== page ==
|Easton's Bible Dictionary|
Probably a Persian word meaning master of wine, i.e., chief butler; the title of an officer at the Babylonian court (Dan. 1:11, 16) who had charge of the diet of the Hebrew youths.
Int. Standard Bible Encyclopedia
mel'-zar (ha-meltsar; Septuagint Abiesdri, Theod. Hamelsad): Possibly a transliteration of the Babylonian Ameluucur, the officer to whom was entrusted the bringing-up of Daniel and his three companions (Daniel 1:11 the King James Version, the Revised Version (British and American) "the steward," margin "Hebrew: Hammelzar"). It has been suggested that the name is not the name of a person, but denotes the office of guardian, like the Babylonian maccaru. In this case the "l" would come by dissimulation from the first of the two "s" sounds, which on its side has come from an assimilated "n", the root being nacaru, "to protect" "to guard."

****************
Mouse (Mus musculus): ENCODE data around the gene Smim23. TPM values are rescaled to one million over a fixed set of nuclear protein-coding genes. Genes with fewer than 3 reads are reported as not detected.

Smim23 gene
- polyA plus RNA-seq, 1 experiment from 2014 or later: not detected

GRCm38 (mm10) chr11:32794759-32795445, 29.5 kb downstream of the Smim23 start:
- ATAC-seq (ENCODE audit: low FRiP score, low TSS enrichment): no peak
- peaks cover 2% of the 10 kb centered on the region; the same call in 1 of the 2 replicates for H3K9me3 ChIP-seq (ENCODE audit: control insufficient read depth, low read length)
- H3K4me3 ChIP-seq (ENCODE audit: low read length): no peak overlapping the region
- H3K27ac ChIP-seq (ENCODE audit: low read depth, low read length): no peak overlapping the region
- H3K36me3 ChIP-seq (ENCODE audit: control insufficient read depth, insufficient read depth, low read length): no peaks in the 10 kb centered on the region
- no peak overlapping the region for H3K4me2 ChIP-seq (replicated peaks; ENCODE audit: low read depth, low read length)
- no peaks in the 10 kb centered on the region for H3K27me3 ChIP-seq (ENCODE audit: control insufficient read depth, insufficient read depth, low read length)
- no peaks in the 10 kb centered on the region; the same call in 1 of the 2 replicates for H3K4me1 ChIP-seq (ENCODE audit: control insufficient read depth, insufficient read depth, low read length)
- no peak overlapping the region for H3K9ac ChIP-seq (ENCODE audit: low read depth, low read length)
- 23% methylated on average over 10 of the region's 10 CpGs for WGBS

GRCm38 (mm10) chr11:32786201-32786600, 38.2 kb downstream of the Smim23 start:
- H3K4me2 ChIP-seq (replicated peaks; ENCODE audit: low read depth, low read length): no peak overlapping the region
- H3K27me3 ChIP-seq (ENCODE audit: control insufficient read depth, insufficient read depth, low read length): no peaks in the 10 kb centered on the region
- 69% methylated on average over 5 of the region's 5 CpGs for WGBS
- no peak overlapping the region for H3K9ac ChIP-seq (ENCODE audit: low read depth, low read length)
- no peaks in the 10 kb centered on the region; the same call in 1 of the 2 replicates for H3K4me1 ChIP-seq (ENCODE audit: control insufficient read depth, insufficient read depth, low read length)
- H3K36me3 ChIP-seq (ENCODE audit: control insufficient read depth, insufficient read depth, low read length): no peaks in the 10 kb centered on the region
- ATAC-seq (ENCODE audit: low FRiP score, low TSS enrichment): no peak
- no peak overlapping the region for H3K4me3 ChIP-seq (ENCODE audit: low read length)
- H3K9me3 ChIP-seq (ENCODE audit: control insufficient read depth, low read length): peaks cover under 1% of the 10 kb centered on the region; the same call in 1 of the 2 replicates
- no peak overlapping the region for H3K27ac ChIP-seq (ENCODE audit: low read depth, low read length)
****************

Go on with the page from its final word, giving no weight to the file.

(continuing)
R. Dick Wilson
Melzar (2 Occurrences)
Daniel 1:11 Then said Daniel to Melzar, whom the prince of the eunuchs had set over Daniel, Hananiah, Mishael, and Azariah, (KJV WBS)
Daniel 1:16 Thus Melzar took away the portion of their meat, and the wine that they should drink; and gave them pulse. (KJV WBS)